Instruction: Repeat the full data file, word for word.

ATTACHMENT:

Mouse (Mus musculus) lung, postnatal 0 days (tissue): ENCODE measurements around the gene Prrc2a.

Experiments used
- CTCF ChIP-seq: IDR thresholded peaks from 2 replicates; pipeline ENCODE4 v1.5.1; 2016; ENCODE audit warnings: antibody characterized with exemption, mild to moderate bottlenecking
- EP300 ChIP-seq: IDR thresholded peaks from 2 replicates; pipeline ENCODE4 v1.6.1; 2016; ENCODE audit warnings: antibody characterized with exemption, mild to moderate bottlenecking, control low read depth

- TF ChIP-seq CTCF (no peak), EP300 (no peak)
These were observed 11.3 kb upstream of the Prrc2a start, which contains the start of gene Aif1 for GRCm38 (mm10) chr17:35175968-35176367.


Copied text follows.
Mouse (Mus musculus) lung, postnatal 0 days (tissue): ENCODE measurements around the gene Prrc2a.

Experiments used
- CTCF ChIP-seq: IDR thresholded peaks from 2 replicates; pipeline ENCODE4 v1.5.1; 2016; ENCODE audit warnings: antibody characterized with exemption, mild to moderate bottlenecking
- EP300 ChIP-seq: IDR thresholded peaks from 2 replicates; pipeline ENCODE4 v1.6.1; 2016; ENCODE audit warnings: antibody characterized with exemption, mild to moderate bottlenecking, control low read depth

- TF ChIP-seq CTCF (no peak), EP300 (no peak)
These were observed 11.3 kb upstream of the Prrc2a start, which contains the start of gene Aif1 for GRCm38 (mm10) chr17:35175968-35176367.